Complete resection of all macroscopic disease (optimal cytoreduction) is the single most important independent prognostic factor in advanced early ovarian cancer (EOC). Neoadjuvant chemotherapy followed by interval debulking surgery has been proposed in the management of advanced ovarian cancer in order to increase the rate of complete optimal cytoreduction and reduced surgical morbidity. For Stage III and IV ovarian cancers, almost 2/3rd of the participants have the experience of complete cytoreduction after neoadjuvant chemotherapy. On the contrary, 42/75 physicians felt that they could achieve optimal primary cytoreduction in only half of their patients. Two randomized controlled trials, conducted by the European Organization for Research and Treatment of Cancer (EORTC) and the Medical Research Council (MRC) Clinical Trials Unit, have shown that the use of neoadjuvant chemotherapy reduced perioperative morbidity and the extent of surgical resection and increased the chances of optimal cytoreduction with primary cytoreduction as compared to interval cytoreduction. Despite the above fact, no significant differences in progression-free survival (PFS) and overall survival (OS) could be elucidated between the group with and without neoadjuvant chemotherapy.[8],[9]

Maheshwari et al. conducted a retrospective analysis of 342 patients with advanced ovarian cancer at Tata Memorial Hospital, Mumbai, treated with neoadjuvant chemotherapy followed by interval debulking surgery. Two hundred and forty-four (71.3%) patients received neoadjuvant chemotherapy and 232 (67.8%) underwent interval cytoreduction.[10] Patients received a median of three cycles of paclitaxel and carboplatin prior to surgery. Optimal cytoreduction to no gross residual disease was achieved in 81.5% of cases. Rajanbabu et al. in a surgical audit of their gynecological oncology unit from 2004 to 2010 at Amrita Institute, Kochi, analyzed their data of 198 patients.[11] Optimal debulking rate of 81% was achieved with 70% for primary surgery and 88% following neoadjuvant chemotherapy. The optimal cytoreduction rate improved from 55% in 2004 to 97% in 2010 and in the neoadjuvant chemotherapy group, the optimal cytoreduction rate increased from 60% to 100% by 2010. The above two examples from two tertiary gynecological oncology units in India achieving a very high rate of optimal cytoreduction as compared to the survey results clearly underscore the significance of having a dedicated surgeon trained in gynecologic oncology surgery and also the importance of multidisciplinary meetings to choose wisely between neoadjuvant chemotherapy and primary cytoreduction.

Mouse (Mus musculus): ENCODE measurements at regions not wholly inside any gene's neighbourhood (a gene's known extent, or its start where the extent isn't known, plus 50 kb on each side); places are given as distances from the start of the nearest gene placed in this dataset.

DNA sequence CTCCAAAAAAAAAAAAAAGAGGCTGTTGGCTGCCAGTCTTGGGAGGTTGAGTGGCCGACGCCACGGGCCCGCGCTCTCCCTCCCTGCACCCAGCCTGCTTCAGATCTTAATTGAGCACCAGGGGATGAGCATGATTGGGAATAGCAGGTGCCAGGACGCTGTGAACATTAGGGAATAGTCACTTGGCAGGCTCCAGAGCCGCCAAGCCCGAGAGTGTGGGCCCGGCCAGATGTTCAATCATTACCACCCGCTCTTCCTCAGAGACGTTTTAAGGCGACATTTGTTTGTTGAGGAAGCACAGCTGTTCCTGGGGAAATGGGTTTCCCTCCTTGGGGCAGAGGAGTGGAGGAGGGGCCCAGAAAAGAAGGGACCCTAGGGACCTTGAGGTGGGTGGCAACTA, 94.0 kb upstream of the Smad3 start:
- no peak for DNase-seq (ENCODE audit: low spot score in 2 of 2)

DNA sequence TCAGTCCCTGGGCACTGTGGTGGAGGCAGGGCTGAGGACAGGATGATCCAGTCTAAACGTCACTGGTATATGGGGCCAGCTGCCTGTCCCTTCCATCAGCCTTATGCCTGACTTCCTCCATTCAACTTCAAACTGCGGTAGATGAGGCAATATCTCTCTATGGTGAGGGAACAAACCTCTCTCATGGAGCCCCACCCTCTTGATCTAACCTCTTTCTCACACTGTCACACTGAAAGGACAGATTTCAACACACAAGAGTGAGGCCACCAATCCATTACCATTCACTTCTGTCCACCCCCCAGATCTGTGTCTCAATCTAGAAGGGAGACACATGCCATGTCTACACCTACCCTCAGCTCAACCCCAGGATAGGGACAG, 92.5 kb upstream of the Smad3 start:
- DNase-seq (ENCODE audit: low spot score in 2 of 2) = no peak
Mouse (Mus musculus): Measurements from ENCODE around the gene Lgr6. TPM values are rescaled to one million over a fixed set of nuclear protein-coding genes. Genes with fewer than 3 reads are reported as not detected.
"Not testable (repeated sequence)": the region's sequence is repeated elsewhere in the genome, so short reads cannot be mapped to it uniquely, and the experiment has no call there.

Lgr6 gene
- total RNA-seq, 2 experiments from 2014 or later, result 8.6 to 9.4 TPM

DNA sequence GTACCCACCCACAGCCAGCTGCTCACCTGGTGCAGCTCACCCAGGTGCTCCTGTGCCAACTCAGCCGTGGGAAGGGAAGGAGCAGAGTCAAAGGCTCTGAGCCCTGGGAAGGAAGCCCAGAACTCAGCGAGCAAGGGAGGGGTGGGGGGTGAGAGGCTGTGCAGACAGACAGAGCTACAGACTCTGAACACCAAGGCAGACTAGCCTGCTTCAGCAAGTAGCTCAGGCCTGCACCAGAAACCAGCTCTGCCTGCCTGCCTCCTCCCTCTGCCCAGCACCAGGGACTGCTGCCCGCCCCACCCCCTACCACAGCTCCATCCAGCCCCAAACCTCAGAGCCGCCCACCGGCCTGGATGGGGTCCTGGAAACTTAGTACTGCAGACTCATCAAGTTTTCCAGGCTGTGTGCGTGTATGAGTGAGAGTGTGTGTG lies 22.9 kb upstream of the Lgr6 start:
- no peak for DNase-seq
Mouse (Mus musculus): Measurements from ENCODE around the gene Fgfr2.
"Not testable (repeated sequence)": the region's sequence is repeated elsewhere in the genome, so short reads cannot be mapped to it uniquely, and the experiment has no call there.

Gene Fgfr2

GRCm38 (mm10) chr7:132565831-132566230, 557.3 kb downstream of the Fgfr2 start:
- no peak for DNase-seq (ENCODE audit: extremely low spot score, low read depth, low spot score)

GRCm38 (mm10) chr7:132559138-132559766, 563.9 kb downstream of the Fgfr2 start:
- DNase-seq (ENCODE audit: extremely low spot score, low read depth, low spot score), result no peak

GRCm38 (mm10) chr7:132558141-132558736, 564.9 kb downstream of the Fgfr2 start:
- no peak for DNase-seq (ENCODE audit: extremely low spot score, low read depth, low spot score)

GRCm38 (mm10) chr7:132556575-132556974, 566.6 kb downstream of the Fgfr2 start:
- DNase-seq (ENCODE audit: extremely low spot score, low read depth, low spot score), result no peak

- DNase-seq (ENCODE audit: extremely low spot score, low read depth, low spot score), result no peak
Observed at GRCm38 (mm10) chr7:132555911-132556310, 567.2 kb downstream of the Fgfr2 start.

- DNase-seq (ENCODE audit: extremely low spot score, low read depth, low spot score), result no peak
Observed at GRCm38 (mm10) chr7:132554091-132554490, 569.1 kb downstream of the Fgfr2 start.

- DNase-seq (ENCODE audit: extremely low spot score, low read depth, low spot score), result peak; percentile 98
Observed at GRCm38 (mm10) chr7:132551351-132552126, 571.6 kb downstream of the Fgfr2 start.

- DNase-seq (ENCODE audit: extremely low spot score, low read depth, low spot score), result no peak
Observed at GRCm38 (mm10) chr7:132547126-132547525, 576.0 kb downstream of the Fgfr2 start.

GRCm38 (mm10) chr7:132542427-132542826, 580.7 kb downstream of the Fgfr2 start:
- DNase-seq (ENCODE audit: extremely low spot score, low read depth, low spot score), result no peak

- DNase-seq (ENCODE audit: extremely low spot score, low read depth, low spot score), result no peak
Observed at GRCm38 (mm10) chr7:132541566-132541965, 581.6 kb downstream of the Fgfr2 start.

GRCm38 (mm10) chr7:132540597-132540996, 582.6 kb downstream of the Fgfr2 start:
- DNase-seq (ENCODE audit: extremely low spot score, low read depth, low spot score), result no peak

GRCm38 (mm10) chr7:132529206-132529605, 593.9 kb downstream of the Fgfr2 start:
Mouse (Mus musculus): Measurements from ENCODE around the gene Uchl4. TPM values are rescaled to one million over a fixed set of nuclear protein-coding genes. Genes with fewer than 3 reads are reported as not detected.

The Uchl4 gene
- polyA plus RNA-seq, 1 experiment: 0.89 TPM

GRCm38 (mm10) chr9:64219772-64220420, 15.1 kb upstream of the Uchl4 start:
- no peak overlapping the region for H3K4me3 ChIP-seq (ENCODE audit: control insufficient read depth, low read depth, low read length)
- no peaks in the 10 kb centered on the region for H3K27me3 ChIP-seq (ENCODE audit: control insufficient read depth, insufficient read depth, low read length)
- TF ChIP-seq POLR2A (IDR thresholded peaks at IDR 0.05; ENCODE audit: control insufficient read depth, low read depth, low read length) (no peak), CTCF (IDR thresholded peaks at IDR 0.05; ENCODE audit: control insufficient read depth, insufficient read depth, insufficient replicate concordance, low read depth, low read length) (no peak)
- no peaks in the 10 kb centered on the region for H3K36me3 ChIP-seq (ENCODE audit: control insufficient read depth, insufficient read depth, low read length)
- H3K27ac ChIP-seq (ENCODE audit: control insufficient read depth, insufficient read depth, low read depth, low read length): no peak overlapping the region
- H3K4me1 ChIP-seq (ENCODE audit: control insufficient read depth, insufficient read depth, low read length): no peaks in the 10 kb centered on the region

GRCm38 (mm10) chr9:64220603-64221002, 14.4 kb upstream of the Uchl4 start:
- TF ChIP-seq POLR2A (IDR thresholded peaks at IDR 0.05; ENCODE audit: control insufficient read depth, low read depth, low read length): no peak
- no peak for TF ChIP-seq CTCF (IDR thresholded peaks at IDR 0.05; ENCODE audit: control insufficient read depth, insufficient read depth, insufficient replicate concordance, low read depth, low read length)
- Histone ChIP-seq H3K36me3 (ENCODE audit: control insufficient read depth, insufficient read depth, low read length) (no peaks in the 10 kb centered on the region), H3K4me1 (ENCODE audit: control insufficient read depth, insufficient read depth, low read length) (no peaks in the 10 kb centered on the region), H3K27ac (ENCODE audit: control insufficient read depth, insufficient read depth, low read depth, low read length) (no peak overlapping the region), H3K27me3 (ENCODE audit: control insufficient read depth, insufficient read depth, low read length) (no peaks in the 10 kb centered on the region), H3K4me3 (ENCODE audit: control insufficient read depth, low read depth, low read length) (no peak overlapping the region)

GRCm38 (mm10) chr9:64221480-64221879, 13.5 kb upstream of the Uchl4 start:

With the growing evidence and experience with intraperitoneal chemotherapy, the dilemma to find the best scenario for normothermic/heated chemotherapy is highly debatable. Nearly 50%–60% of the physicians in the survey recommended intraperitoneal (IP) or HIPEC for advanced ovarian cancer. GOG 172 was a landmark trial which revealed a statistically significant improvement in OS in the arm with IP chemotherapy, thus prompting a National Cancer Institute alert that all women with optimally resected early ovarian cancer should be counseled regarding and considered for IP therapy with cisplatin at 100 mg/m2.[12] Despite Level 1 evidence, the GOG 172 protocol was not adopted widely due to the associated myelosuppression, neuropathy, and gastrointestinal adverse events and thus poor tolerability and compliance to IP chemotherapy.

HIPEC has the advantage of a single infusion administered intraoperatively at the time of surgery. It is hypothesized that heated chemotherapy between 40°C and 42°C at the time of primary or interval cytoreductive surgery is the most efficient way of controlling microscopic or subcentimetric residual peritoneal disease volume. Only two randomized trials till date have explored the role of HIPEC in newly diagnosed ovarian cancer. Lim et al. randomized 184 patients who had undergone R0/R1 resection to HIPEC cisplatin 75 mg/m2 over 90 min or no HIPEC and found no difference in either the 2-year PFS or 5-year OS between the HIPEC and control groups.[13] Hyperthermic intraperitoneal chemotherapy in ovarian cancer (OV HIPEC) was the second study to randomize 245 patients in a Phase III manner, who had received three cycles of neoadjuvant chemotherapy with paclitaxel and carboplatin and had at least stable disease with R0/R1 interval cytoreductive surgery, followed by either HIPEC cisplatin 100 mg/m2 over 90 min or no HIPEC.[14] The intention-to-treat analysis showed an improvement in the primary end point of PFS, favoring the HIPEC arm that also translated into an OS benefit. Based on these data, although some centers have adopted HIPEC as a new standard of care, it is not ready for prime time and we need more convincing and uniform results from the ongoing Phase III trials (OV HIPEC2 and HIPECOVA). In addition, as discussed below, equal progress in systemic therapy such as the use of bevacizumab and/or olaparib maintenance in first-line advanced ovarian cancer have set new benchmarks for trials exploring HIPEC.